Key Usability Principles Structure - organize meaningfully Simplicity - make common tasks easy Visibility - all data needed for a task Feedback - keep users informed Tolerance - allow cancel, back Reuse - reduce the users' need to remember
Nielsens Web Usability Rules Visibility of system status Match between system and real world User control and freedom Consistency and standards Error prevention Recognition rather than recall Flexibility and efficiency of use Help users recognize, diagnose, and recover from errors Help and documentation Aesthetic and minimalist design
Two Major Ways to Evaluate Usability Heuristic Review quick and relatively inexpensive based on expert analyses no user involvement Usability Testing finds more problems user involvement increases validity when designers see problems live, it has a huge impact
Heuristic Review Several experts individually compare a product to a set of usability heuristics Typical heuristic: Visibility of system status The system should always keep users informed about what is going on, through appropriate feedback within reasonable time.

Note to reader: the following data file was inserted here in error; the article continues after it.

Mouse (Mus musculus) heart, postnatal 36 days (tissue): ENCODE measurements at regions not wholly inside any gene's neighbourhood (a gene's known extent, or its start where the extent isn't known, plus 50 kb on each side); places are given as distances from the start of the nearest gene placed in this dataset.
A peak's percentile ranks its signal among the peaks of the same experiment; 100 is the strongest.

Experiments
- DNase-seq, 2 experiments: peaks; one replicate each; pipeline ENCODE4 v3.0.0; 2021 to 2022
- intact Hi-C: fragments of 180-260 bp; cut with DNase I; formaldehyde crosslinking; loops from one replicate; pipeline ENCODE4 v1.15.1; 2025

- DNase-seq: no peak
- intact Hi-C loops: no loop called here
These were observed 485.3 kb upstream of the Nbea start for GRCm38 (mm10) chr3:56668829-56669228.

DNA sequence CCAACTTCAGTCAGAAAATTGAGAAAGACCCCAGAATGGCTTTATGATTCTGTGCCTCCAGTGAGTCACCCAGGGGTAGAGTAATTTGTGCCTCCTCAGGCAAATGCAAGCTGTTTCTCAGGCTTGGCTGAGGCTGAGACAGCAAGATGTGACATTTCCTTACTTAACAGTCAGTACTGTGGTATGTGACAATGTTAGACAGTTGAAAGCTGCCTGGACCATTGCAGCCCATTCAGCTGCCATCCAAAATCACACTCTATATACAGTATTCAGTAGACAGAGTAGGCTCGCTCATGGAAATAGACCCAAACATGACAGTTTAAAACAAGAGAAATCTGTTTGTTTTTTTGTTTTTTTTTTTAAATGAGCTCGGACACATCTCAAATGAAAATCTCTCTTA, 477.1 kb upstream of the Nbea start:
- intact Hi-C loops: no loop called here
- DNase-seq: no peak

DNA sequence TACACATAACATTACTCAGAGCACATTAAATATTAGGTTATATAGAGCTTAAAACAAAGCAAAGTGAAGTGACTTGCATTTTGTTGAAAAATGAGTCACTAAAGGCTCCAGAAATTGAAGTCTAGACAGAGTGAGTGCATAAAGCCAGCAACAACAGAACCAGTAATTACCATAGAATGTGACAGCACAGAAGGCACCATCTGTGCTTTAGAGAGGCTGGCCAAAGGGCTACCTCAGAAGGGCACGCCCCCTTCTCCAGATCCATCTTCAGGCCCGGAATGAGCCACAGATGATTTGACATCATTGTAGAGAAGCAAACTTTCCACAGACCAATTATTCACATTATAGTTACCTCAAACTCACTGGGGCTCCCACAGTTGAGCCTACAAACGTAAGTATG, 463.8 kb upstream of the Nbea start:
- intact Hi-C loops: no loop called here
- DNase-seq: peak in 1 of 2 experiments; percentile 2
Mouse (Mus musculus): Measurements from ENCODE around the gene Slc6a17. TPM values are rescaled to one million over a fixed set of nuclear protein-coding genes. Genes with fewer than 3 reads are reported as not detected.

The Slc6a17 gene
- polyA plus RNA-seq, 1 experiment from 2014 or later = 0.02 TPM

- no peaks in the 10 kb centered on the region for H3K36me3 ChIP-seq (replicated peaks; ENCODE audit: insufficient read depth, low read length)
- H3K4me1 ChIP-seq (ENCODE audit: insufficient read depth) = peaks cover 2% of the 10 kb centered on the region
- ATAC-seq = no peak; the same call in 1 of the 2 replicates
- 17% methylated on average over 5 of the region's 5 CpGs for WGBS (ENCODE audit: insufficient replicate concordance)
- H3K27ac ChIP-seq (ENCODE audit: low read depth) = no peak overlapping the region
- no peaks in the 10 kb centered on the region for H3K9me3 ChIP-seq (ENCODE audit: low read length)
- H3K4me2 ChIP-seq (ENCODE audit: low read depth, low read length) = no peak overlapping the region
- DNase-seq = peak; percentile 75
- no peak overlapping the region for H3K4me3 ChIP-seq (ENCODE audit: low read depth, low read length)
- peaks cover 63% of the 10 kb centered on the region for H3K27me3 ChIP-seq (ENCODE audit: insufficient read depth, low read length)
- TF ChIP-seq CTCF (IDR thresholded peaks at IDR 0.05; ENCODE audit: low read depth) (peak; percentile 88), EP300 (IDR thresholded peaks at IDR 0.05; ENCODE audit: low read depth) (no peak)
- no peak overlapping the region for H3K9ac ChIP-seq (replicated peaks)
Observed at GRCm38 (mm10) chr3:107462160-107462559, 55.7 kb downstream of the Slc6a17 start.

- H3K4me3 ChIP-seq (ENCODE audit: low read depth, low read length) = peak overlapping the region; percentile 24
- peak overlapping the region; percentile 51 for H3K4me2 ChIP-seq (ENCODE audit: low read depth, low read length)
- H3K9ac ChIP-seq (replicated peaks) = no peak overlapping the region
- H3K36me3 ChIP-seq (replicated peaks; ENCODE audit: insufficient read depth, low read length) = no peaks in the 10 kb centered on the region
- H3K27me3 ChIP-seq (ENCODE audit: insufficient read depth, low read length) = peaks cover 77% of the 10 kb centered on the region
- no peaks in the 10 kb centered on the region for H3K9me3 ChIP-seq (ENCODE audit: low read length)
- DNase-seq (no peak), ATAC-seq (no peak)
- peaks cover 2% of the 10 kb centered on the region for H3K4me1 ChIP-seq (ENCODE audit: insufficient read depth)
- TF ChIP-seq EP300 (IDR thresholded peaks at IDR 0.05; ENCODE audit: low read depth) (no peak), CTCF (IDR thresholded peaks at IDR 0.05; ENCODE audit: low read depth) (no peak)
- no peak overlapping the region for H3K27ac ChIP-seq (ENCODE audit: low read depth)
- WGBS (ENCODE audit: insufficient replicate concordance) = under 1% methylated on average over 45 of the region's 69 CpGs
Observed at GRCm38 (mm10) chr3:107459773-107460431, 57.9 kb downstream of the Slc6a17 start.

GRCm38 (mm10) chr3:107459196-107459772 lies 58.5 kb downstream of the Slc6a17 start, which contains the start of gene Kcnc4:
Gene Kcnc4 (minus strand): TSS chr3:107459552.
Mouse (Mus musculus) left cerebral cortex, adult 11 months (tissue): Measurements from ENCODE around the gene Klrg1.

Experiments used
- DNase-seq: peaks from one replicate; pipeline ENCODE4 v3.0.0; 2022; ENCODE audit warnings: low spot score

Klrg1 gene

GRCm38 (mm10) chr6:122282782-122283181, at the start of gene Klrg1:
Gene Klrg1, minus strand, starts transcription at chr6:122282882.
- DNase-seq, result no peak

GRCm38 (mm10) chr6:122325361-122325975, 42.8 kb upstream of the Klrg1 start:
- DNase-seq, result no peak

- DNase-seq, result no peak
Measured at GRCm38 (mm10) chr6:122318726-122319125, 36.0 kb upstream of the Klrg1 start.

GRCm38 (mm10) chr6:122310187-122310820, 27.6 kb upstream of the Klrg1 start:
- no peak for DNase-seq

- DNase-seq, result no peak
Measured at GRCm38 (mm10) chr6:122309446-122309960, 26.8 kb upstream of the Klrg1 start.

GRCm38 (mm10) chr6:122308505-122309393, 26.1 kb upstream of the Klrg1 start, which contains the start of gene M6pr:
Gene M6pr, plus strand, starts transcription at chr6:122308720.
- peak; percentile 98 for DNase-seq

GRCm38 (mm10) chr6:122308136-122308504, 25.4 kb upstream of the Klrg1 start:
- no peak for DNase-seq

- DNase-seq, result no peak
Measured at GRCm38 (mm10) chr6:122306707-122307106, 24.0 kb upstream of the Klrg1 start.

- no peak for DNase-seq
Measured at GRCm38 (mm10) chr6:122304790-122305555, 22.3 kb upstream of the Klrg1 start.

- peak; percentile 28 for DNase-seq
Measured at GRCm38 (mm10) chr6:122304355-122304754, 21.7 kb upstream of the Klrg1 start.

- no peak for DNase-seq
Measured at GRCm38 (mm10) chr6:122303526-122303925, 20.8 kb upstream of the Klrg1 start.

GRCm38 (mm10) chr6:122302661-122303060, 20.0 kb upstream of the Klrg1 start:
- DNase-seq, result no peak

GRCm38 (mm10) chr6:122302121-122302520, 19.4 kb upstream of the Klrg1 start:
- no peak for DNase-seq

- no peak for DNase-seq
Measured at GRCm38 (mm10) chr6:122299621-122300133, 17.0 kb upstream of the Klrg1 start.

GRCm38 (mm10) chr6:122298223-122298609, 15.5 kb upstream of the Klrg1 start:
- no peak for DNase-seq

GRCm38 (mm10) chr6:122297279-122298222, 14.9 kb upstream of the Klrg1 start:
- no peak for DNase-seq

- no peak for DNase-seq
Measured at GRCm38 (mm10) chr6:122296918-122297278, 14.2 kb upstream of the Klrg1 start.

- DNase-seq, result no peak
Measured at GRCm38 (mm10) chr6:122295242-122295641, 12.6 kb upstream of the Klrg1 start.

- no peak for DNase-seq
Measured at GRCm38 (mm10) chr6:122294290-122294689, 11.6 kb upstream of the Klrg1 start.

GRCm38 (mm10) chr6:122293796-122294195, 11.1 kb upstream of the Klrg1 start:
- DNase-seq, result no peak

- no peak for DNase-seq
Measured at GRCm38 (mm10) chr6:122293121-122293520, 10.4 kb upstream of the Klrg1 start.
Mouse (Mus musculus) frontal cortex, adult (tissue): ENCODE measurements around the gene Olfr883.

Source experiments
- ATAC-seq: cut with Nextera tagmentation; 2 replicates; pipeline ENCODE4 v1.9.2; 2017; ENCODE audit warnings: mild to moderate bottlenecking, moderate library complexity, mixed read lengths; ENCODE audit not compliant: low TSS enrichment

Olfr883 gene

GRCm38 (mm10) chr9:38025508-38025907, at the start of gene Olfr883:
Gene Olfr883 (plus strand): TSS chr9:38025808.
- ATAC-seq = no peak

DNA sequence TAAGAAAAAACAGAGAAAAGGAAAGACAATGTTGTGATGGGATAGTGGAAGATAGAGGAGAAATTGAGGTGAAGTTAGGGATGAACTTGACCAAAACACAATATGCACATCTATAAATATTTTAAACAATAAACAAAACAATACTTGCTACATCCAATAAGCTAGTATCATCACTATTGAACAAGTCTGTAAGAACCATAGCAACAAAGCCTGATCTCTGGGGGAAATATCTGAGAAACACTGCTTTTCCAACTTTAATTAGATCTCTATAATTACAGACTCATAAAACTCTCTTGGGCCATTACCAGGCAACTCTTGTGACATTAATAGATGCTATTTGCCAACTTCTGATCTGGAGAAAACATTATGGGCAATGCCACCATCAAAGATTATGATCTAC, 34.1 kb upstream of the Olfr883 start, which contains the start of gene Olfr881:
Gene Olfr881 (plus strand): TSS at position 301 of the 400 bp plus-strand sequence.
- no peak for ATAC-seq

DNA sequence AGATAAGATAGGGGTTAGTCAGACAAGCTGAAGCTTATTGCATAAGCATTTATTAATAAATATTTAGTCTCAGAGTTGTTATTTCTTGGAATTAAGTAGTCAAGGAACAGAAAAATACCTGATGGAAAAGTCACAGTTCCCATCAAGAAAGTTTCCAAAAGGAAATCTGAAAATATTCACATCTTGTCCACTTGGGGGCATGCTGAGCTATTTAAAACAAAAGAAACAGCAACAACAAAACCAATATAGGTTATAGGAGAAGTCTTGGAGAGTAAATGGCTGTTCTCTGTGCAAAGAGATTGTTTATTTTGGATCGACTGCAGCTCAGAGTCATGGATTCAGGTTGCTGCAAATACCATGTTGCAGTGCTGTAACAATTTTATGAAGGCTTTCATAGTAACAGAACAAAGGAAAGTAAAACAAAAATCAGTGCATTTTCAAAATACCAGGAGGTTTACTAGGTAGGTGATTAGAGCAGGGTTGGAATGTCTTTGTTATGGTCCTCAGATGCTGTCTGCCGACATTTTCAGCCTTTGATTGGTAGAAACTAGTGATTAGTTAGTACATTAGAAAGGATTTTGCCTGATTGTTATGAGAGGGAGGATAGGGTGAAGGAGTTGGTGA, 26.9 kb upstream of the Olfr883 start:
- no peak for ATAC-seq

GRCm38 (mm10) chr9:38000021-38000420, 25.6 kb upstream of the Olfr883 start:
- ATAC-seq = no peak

Heuristic Review Violations of the heuristics are evaluated for their severity and extent Severity Scale: 1 Cosmetic: fix if possible. 2 Minor: fixing this should be given low priority. 3 Medium: fixing this should be given medium priority. 4 Major: fixing this should be mandatory before the system is launched. If the problem cannot be fixed before launch, ensure that the documentation clearly shows the user a workaround. 5 Catastrophic: fixing this is mandatory; no workaround possible. Extensiveness Scale: 1 Single case 2 Several places 3 Widespread
Heuristic Review At a group meeting, violation reports are categorized and assigned Heuristics violated are identified Average severity and extensiveness ratings are compiled Opportunities for improvement are clarified Feasible solutions are recommended